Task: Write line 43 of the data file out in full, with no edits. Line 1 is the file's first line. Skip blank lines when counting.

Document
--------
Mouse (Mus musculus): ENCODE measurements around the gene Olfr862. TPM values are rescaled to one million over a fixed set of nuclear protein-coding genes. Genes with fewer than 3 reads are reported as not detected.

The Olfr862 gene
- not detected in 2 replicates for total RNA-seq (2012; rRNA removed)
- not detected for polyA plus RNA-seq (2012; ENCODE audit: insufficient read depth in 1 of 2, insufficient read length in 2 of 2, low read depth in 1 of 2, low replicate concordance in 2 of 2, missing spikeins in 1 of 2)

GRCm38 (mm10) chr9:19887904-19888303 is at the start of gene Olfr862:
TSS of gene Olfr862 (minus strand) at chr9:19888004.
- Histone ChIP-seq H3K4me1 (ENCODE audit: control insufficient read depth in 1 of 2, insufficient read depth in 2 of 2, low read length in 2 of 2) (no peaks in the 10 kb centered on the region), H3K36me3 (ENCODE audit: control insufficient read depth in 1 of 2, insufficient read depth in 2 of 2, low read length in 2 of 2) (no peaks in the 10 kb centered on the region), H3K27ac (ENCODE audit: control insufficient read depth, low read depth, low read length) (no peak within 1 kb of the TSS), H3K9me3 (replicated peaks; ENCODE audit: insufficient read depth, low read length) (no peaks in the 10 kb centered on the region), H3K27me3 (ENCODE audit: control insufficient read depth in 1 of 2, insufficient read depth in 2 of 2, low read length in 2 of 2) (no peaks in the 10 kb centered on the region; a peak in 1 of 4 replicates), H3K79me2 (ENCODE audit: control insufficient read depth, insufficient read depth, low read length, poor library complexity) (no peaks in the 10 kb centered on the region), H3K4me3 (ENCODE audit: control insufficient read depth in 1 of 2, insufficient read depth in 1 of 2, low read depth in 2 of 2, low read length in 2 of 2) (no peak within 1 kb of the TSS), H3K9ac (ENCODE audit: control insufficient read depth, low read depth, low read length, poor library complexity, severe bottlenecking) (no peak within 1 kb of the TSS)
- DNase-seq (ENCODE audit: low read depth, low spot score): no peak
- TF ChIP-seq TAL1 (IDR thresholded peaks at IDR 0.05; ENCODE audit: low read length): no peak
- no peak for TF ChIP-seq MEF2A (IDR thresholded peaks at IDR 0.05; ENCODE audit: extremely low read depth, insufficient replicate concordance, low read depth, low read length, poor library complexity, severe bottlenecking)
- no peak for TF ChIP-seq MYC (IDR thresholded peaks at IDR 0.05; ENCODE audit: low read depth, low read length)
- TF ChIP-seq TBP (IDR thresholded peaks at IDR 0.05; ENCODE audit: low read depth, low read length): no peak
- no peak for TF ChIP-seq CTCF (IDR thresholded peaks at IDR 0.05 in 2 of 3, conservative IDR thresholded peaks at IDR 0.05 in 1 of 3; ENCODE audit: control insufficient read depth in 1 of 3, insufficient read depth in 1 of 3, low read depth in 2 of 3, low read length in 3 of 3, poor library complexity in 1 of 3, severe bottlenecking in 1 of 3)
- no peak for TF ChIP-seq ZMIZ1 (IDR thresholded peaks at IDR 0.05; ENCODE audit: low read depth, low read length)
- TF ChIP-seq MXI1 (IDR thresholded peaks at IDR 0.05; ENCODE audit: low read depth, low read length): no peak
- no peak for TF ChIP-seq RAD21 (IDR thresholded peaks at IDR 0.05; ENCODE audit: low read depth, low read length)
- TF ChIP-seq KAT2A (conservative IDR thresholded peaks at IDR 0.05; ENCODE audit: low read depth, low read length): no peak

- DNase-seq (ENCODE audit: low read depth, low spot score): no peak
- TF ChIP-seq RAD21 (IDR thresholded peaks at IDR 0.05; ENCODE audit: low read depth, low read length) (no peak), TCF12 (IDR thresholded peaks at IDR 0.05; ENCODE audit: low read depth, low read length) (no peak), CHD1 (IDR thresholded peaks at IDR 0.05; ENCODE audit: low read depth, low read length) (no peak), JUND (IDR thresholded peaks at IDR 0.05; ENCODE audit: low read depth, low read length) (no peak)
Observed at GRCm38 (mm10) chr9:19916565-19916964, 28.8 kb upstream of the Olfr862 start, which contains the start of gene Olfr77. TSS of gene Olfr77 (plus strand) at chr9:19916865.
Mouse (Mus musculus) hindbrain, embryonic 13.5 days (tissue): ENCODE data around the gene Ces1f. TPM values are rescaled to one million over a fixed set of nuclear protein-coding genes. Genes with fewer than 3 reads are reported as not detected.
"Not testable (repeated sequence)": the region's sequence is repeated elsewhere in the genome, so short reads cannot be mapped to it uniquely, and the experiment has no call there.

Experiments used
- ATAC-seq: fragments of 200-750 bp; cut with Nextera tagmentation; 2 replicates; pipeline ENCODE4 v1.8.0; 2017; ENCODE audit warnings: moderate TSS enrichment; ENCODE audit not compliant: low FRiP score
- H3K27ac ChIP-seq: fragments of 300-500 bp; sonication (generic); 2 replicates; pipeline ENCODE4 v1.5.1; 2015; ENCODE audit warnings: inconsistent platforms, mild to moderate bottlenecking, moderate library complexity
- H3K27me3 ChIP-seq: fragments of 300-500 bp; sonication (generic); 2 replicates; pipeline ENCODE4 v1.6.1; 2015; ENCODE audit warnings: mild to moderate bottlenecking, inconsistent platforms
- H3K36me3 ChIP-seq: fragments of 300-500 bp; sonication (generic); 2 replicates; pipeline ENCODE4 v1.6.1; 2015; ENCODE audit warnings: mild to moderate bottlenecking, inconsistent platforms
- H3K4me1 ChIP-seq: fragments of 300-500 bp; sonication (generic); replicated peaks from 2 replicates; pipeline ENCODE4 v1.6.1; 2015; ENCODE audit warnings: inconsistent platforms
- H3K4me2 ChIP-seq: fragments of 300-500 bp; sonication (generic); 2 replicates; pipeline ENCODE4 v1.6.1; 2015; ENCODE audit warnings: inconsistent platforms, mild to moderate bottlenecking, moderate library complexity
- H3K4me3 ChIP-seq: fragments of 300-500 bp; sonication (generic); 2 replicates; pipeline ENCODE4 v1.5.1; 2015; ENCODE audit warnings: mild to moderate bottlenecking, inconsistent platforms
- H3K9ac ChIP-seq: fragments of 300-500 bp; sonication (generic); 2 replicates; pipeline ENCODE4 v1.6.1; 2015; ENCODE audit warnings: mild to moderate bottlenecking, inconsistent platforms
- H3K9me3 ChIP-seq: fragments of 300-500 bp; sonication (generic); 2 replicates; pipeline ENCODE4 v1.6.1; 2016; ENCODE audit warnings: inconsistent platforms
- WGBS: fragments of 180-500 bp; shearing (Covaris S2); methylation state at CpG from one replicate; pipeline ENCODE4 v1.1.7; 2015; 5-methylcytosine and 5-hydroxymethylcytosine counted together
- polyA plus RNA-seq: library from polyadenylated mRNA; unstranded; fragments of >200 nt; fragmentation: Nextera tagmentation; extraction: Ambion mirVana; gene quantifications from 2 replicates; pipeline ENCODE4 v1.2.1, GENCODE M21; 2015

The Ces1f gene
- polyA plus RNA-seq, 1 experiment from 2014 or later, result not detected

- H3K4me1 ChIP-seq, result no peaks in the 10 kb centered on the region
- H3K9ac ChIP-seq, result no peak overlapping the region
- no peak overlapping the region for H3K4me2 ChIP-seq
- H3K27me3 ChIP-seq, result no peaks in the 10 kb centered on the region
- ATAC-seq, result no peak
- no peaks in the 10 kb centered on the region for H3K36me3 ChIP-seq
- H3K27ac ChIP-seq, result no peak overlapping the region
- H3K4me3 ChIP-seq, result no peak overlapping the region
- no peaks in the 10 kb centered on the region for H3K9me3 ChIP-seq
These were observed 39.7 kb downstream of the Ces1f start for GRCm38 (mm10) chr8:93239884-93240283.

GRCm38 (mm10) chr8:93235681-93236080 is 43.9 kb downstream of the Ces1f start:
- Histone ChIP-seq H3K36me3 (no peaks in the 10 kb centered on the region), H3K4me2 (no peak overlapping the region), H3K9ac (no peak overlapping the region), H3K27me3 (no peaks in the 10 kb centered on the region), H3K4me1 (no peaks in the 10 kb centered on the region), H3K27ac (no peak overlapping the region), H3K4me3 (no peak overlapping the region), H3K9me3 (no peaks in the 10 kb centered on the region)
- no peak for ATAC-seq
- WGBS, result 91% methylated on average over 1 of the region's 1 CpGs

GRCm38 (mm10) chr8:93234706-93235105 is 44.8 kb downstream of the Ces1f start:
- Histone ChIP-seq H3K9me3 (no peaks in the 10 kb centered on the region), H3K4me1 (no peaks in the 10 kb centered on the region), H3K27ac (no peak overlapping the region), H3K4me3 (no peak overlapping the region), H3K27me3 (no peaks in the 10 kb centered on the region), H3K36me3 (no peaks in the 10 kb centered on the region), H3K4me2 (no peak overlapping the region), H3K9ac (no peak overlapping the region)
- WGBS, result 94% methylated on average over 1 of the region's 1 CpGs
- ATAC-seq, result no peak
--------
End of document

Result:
- H3K27ac ChIP-seq, result no peak overlapping the region